Short videos are big news in China at the moment – so popular with Chinese audiences that it’s having a distortive effect on the digital landscape. Apps supporting video clip creation and sharing are in high demand at the expense of live streaming platforms. Users have started to migrate away from live streaming to video clip apps such as Douyin (known outside China as TikTok).
Videos of less than 5 minutes duration performed particularly well in China during 2017 and interest in them rose over 5% during 2018. Watching short video now consumes around 9% of the average person’s time online.
There’s hot competition between the apps supporting the development, sharing and discovery of short clips. Douyin is emerging as the main name in this landscape, becoming the world’s 6th most downloaded app in Q1 2018, but others include news apps including, Kuaishou and Huoshan.
So why this surge in popularity for this particular content format? There are several contributing factors. For one, smartphone ownership and internet penetration are at a particular level of saturation. Mobile data is much more affordable than it has been in the past, making it easier for Chinese audiences to watch videos whenever and wherever they want to.
Short videos also fit into modern consumer lifestyles. Chinese people are as busy as anyone else in a modern society. Cheaper mobile data means they can watch short video on their commute or in a break at work.
There are also push effects influencing the popularity of video clips. TV is a hugely expensive medium to participate in and heavily controlled by the authorities.
Time was, internet video via live streaming platforms were a creative reaction against the straightjacketed TV medium. But authorities are now also regulating the once-popular live streaming platforms and costs are rising. Last year saw viewer number decline in favour of channels tackling shorter clips.
Foreign content creators and hosts aren’t supposed to create their own channels without permission from the Ministry of Culture and are also obliged to keep footage for 60 days after broadcast in case the regulators want to check it.
These rules and regulations tend to favour larger content providers and traditional media players by raising the barriers to entry. Video clip sites are better at supporting user-generated content, so many smaller players are active there instead.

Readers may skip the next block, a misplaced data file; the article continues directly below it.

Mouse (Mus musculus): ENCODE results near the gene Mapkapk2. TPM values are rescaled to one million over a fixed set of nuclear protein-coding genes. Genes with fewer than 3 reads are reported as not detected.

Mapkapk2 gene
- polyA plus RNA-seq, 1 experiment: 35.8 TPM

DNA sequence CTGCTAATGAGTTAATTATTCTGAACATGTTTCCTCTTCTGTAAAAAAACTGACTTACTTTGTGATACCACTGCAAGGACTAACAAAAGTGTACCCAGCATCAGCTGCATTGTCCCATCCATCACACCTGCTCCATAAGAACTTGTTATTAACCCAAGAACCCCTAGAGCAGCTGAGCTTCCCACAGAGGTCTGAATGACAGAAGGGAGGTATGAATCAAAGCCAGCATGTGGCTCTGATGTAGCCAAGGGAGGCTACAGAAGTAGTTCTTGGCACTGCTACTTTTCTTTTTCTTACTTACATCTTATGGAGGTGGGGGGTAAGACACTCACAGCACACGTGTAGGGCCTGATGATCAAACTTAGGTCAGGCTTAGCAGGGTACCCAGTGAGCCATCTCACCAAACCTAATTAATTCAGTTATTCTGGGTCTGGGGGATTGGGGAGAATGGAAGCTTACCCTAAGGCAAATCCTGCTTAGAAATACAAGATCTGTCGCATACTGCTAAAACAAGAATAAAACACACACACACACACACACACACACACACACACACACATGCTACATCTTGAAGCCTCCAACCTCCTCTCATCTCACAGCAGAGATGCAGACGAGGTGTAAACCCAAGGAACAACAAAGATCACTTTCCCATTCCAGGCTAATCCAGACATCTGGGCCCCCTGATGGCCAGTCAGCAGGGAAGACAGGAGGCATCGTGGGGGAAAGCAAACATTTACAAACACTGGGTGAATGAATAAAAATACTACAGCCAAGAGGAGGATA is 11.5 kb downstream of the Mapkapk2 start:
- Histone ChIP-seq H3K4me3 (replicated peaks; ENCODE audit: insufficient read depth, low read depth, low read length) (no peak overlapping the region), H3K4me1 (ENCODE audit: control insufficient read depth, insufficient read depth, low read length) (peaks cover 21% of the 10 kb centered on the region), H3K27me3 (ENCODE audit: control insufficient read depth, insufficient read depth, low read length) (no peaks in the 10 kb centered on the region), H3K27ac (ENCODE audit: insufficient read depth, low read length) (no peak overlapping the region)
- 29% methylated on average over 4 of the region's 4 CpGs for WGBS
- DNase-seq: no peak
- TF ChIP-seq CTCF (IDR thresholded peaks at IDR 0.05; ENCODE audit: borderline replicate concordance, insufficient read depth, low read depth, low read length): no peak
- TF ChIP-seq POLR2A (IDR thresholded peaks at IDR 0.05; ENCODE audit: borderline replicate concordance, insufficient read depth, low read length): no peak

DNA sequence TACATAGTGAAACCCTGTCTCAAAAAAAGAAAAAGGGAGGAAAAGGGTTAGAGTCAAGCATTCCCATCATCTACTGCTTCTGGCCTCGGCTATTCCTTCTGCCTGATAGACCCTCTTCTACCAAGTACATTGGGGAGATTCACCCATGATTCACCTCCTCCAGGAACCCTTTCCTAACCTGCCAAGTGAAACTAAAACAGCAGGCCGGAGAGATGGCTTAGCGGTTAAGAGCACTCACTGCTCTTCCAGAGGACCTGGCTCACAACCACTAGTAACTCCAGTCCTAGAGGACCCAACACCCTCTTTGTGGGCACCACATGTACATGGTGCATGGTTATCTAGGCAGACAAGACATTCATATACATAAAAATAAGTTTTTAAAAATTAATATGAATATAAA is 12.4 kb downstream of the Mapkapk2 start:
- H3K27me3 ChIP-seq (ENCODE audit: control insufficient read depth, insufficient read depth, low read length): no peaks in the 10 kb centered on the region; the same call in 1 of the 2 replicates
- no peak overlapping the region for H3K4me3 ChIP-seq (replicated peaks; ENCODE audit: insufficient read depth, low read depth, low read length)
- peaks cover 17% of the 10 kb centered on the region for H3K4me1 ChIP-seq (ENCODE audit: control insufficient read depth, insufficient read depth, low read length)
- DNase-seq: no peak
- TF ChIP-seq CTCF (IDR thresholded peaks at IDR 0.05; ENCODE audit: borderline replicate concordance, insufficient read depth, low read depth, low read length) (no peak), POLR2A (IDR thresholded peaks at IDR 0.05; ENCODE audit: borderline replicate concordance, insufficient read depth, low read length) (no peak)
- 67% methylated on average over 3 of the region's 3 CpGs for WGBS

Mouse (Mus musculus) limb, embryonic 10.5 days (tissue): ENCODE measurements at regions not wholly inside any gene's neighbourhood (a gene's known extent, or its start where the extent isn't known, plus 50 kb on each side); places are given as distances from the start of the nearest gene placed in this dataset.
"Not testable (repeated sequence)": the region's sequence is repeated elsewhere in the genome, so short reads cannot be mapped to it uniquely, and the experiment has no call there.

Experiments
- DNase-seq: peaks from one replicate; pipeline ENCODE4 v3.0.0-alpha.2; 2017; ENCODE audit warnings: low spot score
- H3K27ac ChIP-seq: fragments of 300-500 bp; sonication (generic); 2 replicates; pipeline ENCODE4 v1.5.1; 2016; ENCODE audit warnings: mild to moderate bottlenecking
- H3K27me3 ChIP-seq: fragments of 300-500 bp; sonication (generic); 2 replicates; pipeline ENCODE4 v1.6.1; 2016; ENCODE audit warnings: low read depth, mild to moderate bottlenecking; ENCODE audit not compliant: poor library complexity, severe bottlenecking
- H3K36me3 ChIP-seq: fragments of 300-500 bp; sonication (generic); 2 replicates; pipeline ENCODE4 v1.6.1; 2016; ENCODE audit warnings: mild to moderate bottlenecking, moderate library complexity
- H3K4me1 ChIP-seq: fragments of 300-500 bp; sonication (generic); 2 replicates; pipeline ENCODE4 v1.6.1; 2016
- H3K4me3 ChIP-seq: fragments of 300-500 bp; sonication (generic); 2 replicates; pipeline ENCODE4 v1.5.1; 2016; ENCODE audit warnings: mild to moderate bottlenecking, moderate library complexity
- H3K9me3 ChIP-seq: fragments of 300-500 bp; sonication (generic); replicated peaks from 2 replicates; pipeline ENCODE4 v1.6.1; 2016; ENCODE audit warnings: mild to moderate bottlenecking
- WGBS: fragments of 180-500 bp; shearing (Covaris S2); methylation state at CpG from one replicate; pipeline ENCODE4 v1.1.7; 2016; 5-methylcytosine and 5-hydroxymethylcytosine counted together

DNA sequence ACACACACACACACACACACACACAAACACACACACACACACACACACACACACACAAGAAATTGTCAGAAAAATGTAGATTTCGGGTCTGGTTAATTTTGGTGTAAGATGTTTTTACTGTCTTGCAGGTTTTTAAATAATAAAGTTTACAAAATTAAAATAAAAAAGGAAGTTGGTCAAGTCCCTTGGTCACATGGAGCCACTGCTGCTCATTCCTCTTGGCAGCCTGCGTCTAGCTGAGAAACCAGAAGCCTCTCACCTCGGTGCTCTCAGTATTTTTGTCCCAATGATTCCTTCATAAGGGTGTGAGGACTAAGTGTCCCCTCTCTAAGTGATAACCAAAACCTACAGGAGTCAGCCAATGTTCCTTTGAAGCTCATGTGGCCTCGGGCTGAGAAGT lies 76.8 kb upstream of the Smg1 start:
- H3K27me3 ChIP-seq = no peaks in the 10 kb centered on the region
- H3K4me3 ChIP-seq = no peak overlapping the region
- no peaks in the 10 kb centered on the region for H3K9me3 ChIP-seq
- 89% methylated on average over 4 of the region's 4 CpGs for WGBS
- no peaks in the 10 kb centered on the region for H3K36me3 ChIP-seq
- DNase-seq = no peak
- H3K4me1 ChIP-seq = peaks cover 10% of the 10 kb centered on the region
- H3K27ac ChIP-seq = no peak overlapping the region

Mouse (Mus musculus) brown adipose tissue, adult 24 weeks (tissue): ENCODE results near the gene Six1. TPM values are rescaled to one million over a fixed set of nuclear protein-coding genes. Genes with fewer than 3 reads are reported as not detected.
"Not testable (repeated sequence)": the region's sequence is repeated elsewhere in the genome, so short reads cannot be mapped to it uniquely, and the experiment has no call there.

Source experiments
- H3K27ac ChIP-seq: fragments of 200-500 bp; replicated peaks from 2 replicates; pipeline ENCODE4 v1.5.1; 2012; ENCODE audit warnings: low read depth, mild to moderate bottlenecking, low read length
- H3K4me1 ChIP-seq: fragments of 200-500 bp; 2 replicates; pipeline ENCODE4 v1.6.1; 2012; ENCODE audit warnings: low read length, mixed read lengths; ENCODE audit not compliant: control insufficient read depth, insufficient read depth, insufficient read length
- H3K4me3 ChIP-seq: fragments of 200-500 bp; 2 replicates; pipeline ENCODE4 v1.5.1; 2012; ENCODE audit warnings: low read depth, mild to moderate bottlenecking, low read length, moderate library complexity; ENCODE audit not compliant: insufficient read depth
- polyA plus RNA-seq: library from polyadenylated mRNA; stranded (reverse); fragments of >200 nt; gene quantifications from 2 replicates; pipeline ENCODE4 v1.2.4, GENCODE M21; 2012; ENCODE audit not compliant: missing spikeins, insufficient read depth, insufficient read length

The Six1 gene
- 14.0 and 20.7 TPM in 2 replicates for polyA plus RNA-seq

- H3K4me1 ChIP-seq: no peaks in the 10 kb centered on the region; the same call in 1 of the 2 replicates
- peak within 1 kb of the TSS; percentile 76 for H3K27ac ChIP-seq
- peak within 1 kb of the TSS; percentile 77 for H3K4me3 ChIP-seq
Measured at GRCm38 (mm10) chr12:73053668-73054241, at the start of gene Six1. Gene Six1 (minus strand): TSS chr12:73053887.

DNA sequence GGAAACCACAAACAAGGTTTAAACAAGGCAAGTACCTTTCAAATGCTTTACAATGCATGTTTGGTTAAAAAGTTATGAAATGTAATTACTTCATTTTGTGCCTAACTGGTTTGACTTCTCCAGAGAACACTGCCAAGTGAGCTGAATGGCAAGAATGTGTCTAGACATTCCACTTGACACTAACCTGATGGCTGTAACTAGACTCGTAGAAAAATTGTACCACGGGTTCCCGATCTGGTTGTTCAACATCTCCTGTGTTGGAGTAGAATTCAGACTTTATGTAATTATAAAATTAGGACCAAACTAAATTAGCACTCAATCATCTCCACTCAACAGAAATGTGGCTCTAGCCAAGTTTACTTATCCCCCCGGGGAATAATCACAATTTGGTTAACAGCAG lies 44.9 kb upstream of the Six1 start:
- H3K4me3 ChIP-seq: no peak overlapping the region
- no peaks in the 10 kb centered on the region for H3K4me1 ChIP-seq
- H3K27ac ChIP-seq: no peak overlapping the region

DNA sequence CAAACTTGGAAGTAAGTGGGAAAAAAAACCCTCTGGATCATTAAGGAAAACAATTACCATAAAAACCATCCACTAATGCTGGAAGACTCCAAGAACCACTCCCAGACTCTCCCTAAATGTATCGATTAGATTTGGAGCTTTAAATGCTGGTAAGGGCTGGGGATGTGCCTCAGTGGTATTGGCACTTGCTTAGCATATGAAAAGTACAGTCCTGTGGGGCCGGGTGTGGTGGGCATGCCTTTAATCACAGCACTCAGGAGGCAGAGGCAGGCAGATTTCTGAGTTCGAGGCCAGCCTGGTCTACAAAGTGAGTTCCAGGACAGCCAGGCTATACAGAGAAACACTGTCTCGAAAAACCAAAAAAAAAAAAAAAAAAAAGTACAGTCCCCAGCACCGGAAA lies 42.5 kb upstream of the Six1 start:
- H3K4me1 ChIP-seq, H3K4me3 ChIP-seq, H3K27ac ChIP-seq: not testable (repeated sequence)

For advertisers, it’s a no-brainer. Viewer numbers are declining on live streaming platforms, some are even going bust and costs are increasing. With attention switching to the video clip platforms it makes sense to switch ad spend in that direction too.
If you’re looking to get active in video clip creation, be aware which of the apps are better for which market segments.
If you’re targeting a young audience, particularly a female one, Douyin may be your best bet – but it’s already starting to appeal to older audiences. Foreign brands such as Oreo and Pizza Hut are already active on here, as well as luxury brand Michael Kors. Users are loyal and spend nearly an hour a day on average on the platform. Douyin’s algorithm is good at delivering content based on user interests.
By contrast, Tencent-backed Kuaishou is popular with users from 3rd and 4th tier cities and less educated people in less wealthy households. It’s also popular outside China in markets including Taiwan and Indonesia. It may be a better bet for reaching some audiences, but bear in mind that consumer attention switches quickly between platforms.
Short video is increasingly popular with older viewers. Not only are those aged 50+ downloading the apps, but they are also spending more time viewing them. Only a year ago, those viewers aged over 50 spent an average of 17 minutes a day on them. This has now gone up to an average viewing time per day of 50 minutes, according to stats reported in TechCrunch.
Consumer habits are changing fast, supported by the addictive nature of China’s online offerings.
The switch in audience attention has riled other internet giants. Although short video juggernauts such as Douyin aren’t directly competing with WeChat, which serves other purposes for China’s audiences, it’s losing its share of people’s online time.
WeChat has resorted to blocking Douyin content and rowing over plagiarism. Both Tencent and Facebook are investing to compete with the fast-growing video app but so far have not succeeded in blocking its meteoric rise.
Authorities are still catching up with the surging popularity of this genre of content and the specific platforms it is shared on. But even the brightest unicorns in the short video field are vulnerable to sudden regulatory clampdowns.
China’s notoriously fickle audience can switch attention quickly, meaning even fast-growing platforms can have their bubbles pricked almost overnight.
It’s important to understand what audiences expect from short video format. Videos tend to be fun and quirky, with lots of music and visual effects. They’re highly engaging and compact in their storytelling. User-generated content competes with branded and celebrity videos. To succeed, you need to create videos that are richly entertaining.
It’s hard to keep abreast of Asia’s fast-moving digital landscape. In China’s competitive online video space, perhaps the only certainty is change. There are opportunities for brands to engage with audiences through the medium of short video but you will have to be creative and highly flexible to take advantage of the change of pace.